Legal Aid Society


LAS Attorneys: Child Welfare Agencies, Courts Must Curtail Family Separation

A new article, written by Legal Aid attorneys Melissa Friedman and Daniella Rohr, uses the Administration for Children’s Services’ (ACS) own statistics from the COVID-19 pandemic to demonstrate that in New York City, far too many children are removed from their families.

Child welfare agencies and family courts have long removed children from allegedly abusive or neglectful parents as an ultimate means of ensuring a child’s safety. The theory being high numbers of removals were necessary to keep children safe. With the near-complete shutdown of New York City during COVID-19, the child welfare apparatus had no choice but to remove fewer children from their homes. Catastrophe for the safety of the City’s children did not ensue. Rather, children remained safe across a range of metrics, avoided the trauma of removal from their homes during a global pandemic, and experienced sustained safety as the City began to reopen.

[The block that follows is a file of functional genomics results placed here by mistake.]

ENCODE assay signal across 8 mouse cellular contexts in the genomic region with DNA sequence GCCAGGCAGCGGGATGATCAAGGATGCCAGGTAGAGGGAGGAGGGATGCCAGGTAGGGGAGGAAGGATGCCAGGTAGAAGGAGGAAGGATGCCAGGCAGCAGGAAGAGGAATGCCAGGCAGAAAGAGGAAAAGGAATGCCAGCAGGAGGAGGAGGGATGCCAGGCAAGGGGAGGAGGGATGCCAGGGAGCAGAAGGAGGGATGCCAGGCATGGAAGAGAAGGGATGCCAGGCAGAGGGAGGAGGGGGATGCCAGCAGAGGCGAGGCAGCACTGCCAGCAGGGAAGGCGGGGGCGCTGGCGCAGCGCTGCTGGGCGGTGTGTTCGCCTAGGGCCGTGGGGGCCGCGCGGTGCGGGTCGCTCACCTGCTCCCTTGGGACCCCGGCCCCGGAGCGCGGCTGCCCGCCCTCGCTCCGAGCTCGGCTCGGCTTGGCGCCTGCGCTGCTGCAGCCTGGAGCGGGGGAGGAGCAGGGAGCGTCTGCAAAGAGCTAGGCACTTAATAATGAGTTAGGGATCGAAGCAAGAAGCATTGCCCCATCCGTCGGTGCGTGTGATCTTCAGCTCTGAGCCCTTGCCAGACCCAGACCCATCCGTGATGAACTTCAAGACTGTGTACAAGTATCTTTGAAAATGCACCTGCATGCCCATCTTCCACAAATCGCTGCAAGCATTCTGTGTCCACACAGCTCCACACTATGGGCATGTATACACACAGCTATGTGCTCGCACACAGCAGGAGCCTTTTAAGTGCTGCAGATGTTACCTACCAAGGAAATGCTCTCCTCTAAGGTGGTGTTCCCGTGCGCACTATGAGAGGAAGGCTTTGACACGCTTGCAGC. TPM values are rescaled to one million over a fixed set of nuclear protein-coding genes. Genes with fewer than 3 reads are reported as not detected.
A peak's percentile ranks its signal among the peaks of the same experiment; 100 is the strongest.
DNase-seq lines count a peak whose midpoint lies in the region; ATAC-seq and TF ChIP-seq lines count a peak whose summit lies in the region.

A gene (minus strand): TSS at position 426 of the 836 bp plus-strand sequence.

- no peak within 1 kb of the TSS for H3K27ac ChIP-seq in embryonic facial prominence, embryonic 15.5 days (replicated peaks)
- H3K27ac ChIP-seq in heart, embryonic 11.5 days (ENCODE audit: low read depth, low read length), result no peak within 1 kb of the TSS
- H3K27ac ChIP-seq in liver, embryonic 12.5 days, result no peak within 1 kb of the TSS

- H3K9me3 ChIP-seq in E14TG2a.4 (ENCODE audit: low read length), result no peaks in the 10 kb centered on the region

The article argues that New York’s child welfare system must learn from the COVID-19 experiment and significantly curtail its practice of removing children from their families, which can cause substantial, often irreparable trauma to children.

“The pandemic dispelled the longstanding assumption that in many cases, removing children from their home was necessary to keep them safe,” Freidman said. “We have long known that removals cause unspeakable and often irreversible trauma to children, and now we have the numbers to show removals are often unnecessary.”

“The pandemic revealed that children were just as safe—if not safer—when rates of removal were at their lowest,” Rohr added. “We call on ACS, judges, and the entire child welfare apparatus to take urgent note of this reality, reexamine its over-reliance on removals, and dramatically reduce its use of this traumatic practice.”

The article was drafted by Friedman and Rohr in their individual capacities, funded by the Skadden Foundation, and with the support of The Legal Aid Society. Read the full piece in The Columbia Law Review Forum here.